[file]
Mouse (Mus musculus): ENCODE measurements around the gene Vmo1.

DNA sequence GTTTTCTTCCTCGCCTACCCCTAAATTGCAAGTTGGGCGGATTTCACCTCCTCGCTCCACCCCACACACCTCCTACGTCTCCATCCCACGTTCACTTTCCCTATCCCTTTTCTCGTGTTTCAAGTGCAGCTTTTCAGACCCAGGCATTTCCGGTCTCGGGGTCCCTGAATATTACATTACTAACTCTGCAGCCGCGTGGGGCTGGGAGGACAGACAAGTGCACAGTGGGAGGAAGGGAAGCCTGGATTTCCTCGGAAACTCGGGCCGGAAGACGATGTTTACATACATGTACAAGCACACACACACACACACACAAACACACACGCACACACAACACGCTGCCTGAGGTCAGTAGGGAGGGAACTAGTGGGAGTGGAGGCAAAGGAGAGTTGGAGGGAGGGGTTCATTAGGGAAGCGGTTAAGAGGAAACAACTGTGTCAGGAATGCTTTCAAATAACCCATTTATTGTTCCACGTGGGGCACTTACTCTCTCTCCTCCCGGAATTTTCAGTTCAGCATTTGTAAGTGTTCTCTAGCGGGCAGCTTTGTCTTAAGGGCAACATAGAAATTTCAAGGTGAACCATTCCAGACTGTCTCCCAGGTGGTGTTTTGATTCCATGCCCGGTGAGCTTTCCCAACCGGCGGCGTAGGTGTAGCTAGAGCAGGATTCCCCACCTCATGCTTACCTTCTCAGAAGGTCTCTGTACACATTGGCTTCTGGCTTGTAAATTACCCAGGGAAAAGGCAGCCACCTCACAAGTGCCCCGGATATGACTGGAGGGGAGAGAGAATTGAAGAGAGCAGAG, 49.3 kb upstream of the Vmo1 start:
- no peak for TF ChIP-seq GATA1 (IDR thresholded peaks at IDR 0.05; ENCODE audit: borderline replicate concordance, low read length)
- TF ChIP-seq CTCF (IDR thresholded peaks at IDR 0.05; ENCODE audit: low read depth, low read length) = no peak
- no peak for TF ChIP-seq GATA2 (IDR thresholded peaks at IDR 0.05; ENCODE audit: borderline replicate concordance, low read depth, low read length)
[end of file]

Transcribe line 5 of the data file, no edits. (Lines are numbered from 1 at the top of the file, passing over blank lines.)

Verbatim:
- no peak for TF ChIP-seq GATA2 (IDR thresholded peaks at IDR 0.05; ENCODE audit: borderline replicate concordance, low read depth, low read length)